Share performance bucks trend

Peter McIntyre.
Peter McIntyre.
Shares in East Otago-based Oceana Gold have gained more than 70% in value during the past four months, propelling the company's market capitalisation to more than $1 billion for the second time in 22 years.

Oceana's stellar share performance comes at a time when some of Australia's largest industrial metal mining companies are staggering under debt, amid plummeting coal and iron ore prices and waning Chinese demand for raw materials.

Craigs Investment Partners broker Peter McIntyre said while precious metal prices did not work in tandem with industrial metal prices, Oceana was closing in on getting copper production under way at its northern Philippines gold-copper development mine, Didipio, later this year.

"Copper has had a strong story and investors have been following it," Mr McIntyre said.

Oceana intended to use copper production to offset a massive increase in gold production costs, up 200% during the past four years, the company said recently.

Global spot gold prices have risen more than 15% during the past six-months, trading about $US1760 ($NZ2130) yesterday, with investors showing renewed interest in the historical hedge against inflation.

Oceana's shares hit a year-low in mid-May of $2.22, but since then had gained 72% in value to trade at a year-high of $3.82 on Monday - $2 million above the $1 billion capitalisation.

More than five years ago, Oceana's market capitalisation stood at just $55 million, then soared to make it a billion-dollar plus company in October 2010, when its shares went on to peak at $5.41.

Specialist hard coking coal and iron ore prices had plummeted by 30%-40% in recent months.

Mr McIntyre said with more fiscal and monetary policy stability in evidence from Europe and the United States, there might be a rebound in demand for industrial metals from China.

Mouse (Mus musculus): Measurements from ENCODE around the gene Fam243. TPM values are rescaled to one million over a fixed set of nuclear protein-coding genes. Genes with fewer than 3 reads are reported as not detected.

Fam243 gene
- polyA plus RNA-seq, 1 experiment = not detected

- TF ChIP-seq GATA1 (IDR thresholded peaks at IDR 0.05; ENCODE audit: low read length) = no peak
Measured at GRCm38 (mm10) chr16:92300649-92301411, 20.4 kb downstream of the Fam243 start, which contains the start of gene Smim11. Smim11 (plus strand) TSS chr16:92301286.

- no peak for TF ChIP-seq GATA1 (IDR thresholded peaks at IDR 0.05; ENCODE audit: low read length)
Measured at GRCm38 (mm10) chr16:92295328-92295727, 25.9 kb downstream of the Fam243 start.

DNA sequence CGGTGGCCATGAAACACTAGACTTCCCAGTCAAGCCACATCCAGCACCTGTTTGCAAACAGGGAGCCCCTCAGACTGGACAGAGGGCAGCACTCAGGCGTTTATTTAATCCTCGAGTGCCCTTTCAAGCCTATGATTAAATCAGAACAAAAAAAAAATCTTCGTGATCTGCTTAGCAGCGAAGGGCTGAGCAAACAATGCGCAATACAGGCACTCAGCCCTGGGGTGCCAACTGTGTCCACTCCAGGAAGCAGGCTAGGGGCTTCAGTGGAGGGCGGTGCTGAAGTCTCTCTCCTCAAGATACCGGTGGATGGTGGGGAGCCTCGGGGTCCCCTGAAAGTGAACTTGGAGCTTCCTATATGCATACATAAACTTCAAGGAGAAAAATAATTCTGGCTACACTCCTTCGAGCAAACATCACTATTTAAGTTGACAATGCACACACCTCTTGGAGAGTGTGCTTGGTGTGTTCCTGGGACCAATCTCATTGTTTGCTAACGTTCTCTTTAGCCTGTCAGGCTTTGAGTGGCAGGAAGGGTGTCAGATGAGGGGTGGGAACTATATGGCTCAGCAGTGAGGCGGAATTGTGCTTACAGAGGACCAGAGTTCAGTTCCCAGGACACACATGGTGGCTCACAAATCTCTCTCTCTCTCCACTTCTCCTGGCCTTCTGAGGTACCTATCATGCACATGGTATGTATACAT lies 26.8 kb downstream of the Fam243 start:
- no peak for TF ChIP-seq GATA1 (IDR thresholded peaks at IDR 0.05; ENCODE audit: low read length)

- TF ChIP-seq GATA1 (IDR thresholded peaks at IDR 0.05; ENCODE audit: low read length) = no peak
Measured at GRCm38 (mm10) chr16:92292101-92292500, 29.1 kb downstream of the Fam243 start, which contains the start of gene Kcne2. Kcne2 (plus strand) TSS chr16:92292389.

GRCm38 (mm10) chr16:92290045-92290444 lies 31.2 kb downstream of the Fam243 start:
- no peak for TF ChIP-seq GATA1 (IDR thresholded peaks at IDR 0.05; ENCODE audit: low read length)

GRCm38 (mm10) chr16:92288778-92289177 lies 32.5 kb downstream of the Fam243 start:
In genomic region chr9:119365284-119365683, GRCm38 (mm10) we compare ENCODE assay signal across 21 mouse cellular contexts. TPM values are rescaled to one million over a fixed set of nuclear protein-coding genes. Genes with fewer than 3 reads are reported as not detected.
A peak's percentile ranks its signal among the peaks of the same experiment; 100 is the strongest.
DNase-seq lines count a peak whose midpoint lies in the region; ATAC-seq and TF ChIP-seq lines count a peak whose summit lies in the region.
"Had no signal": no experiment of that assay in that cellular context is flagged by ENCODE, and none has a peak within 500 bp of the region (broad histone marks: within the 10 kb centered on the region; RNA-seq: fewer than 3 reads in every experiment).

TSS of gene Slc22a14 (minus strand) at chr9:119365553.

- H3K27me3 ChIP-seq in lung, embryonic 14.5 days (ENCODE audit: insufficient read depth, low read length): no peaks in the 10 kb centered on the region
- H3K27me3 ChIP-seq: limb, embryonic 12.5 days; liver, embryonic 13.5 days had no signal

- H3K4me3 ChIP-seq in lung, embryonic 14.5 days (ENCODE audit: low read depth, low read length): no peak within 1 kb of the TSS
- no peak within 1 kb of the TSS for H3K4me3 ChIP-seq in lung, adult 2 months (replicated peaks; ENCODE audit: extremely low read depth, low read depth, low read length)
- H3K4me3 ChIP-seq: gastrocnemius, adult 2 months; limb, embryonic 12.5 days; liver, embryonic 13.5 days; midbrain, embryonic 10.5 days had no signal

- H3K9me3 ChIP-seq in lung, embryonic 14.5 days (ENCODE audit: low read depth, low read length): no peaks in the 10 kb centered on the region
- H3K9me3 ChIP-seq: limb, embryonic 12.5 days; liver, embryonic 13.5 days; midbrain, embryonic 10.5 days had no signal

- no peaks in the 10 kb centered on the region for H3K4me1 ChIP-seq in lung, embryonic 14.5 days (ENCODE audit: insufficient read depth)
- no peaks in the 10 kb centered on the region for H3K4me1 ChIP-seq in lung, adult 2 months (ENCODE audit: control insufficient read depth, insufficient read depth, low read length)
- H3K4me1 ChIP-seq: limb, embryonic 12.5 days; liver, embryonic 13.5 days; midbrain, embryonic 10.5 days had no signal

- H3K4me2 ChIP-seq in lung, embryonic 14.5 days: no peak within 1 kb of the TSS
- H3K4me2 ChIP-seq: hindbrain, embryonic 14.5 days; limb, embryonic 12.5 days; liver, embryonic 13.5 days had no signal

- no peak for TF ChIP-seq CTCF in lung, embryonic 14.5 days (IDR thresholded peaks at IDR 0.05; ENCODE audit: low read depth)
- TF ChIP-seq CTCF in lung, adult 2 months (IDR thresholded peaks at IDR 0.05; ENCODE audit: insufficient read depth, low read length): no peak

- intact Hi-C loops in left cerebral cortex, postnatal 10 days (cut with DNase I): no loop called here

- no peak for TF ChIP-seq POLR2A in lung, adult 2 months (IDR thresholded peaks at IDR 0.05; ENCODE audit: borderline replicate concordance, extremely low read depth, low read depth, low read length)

Peter McIntyre.
Peter McIntyre.
However, he cautioned that while expecting price strength to continue, the physical demand outlook towards the end of the year could remain "bleak" for industrial metals.

"With Chinese industrial production growth decelerating, there appears no sign of recovery in the short term," he said.

Also underpinning project longevity at Macraes are the three original open-cut mines - Round Hill, the Southern pit and Innes Mills - which were filled in but have now been earmarked as part of the wider plan, based on known resources and reserves, to extend operations until 2020.

In recent years, part of the exploration programme at Macraes was to probe into the eastern side of the closed pits to quantify the potential, NZResources.com has reported.

Macraes operations general manager Bernie O'Leary said the first pit to be reopened, perhaps in two years, would be the Southern pit as part of it acts as a tailings pond which would need to be extended further east into Tipperary Creek, a natural basin that would provide a new tailings area.

The Frasers pit, developed in 1998, is set to be deepened from its highest wall to about 350m. It is a mining operation which has annualised ore and waste mining of about 50 million tonnes.

In recent weeks, BHP Billiton and Rio Tinto have laid off hundreds of staff at some Australian projects and scaled back billions of dollars in development plans.

Shares in Pilbarra iron ore giant Fortescue Metals Group lost $A1.5 billion ($NZ1.9 billion) in market capitalisation last week as concerns were aired over repayment of its gross debt of about $US9 billion, amid plummeting ore prices. This week, it secured a $US4.5 billion credit facility for its borrowings, the stock spiking almost 16%.

Fortescue had been in talks with Westrac to save Fortescue's balance sheet through a $A1 billion sale-and-leaseback deal of rolling stock and heavy machinery, AAP reported.

That followed a $A300 million sale of a power station at one of Fortescue's mines last week, along with delaying $US1.6 billion of capital expenditure and cutting 1000 jobs and operational costs by $300 million.

simon.hartley@odt.co.nz

Add a Comment

 

suv-updated-banner_1.jpg

Our journalists are your neighbours

We are the South's eyes and ears in crucial council meetings, at court hearings, on the sidelines of sporting events and on the frontline of breaking news.

As our region faces uncharted waters in the wake of a global pandemic, Otago Daily Times continues to bring you local stories that matter.

We employ local journalists and photographers to tell your stories, as other outlets cut local coverage in favour of stories told out of Auckland, Wellington and Christchurch.

You can help us continue to bring you local news you can trust by becoming a supporter.

Become a Supporter